Essentially, here's the bottom line on it: "In a league of 12 teams, just short of half of the bye weeks are absorbed by one program."

That's a problem, and rather than calling it a conspiracy, it's really fixing something that needed to be fixed.

"It's one of these things that developed over the last decade because of different things that happened," Slive said. "We're looking at it, and we're going to try to make an adjustment if we can in the coming year, but the ADs have already passed a new principle so something like that can't happen in the future."

Of course, the question is whether or not the SEC has waited a bit too long to make adjustments for this coming season. That's debatable, but all things considered I think most fans would prefer that the league err on the side of improving competition rather than allowing it to be shortchanged because of scheduling quirks.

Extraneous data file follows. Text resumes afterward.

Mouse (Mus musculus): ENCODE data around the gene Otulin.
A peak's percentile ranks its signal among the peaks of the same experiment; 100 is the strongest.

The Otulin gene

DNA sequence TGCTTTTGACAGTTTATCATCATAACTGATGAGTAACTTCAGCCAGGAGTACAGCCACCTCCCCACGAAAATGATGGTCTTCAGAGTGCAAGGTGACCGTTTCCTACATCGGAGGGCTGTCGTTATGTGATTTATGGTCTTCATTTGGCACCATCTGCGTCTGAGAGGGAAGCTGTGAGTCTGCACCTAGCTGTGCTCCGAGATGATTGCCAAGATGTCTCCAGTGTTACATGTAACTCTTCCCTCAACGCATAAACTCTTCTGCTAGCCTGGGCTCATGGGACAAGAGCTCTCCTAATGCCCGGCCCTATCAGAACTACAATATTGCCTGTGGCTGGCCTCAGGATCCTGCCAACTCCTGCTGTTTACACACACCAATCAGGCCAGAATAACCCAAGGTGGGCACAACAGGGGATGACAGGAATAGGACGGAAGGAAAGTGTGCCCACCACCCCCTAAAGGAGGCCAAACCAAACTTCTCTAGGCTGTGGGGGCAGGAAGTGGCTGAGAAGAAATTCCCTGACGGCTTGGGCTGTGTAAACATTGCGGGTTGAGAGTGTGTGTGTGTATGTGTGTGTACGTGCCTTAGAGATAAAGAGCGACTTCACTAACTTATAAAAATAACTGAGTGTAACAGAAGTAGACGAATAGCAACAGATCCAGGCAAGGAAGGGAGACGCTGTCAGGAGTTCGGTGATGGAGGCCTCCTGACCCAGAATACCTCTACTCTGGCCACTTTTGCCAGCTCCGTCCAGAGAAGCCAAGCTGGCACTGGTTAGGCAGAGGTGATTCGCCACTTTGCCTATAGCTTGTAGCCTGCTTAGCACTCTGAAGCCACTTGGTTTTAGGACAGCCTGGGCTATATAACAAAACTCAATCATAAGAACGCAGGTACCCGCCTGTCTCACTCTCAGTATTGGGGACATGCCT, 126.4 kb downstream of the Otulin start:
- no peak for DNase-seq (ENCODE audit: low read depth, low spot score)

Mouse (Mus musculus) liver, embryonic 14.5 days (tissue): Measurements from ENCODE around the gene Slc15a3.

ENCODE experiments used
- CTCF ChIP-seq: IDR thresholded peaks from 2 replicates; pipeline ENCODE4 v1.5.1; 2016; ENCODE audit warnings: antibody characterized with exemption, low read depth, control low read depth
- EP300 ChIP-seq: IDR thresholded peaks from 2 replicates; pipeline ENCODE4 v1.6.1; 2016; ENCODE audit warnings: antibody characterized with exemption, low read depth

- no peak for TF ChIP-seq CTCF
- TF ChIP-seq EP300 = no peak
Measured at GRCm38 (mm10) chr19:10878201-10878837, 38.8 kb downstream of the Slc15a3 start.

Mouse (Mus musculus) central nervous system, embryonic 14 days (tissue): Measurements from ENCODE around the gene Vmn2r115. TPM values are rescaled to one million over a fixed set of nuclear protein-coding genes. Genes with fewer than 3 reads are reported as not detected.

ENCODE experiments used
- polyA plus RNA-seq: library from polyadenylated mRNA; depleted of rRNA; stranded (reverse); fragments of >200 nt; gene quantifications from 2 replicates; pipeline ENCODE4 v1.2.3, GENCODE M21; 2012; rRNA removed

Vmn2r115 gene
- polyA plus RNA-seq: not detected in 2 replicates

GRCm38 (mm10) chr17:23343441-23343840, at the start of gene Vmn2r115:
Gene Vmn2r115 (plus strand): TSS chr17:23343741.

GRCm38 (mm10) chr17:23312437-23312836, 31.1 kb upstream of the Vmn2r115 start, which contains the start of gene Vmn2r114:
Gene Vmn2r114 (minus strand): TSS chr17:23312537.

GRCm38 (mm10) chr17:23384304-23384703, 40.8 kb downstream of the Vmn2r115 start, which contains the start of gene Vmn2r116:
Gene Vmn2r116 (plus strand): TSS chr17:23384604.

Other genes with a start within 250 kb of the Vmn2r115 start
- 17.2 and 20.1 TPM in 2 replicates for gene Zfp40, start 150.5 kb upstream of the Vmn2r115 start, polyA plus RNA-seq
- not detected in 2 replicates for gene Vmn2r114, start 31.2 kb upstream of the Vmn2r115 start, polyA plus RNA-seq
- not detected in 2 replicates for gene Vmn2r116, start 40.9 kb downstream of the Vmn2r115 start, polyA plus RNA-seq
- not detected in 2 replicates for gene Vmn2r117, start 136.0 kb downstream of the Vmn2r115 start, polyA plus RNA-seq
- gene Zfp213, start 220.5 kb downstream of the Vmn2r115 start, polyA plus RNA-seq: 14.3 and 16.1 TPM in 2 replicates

The other big issue of the day surrounds conference expansion -- and it's an issue that seems to be gaining traction all the time. The latest game-changing comments -- which follow talk of interest in teams like Texas, Rutgers, Pittsburgh and Notre Dame by the Big Ten and Pac-10 -- comes from West Virginia coach Bill Stewart, who not only predicts an eventual end to the Big East, but makes an assumption that both the ACC and SEC will be a part of the eventual expansion.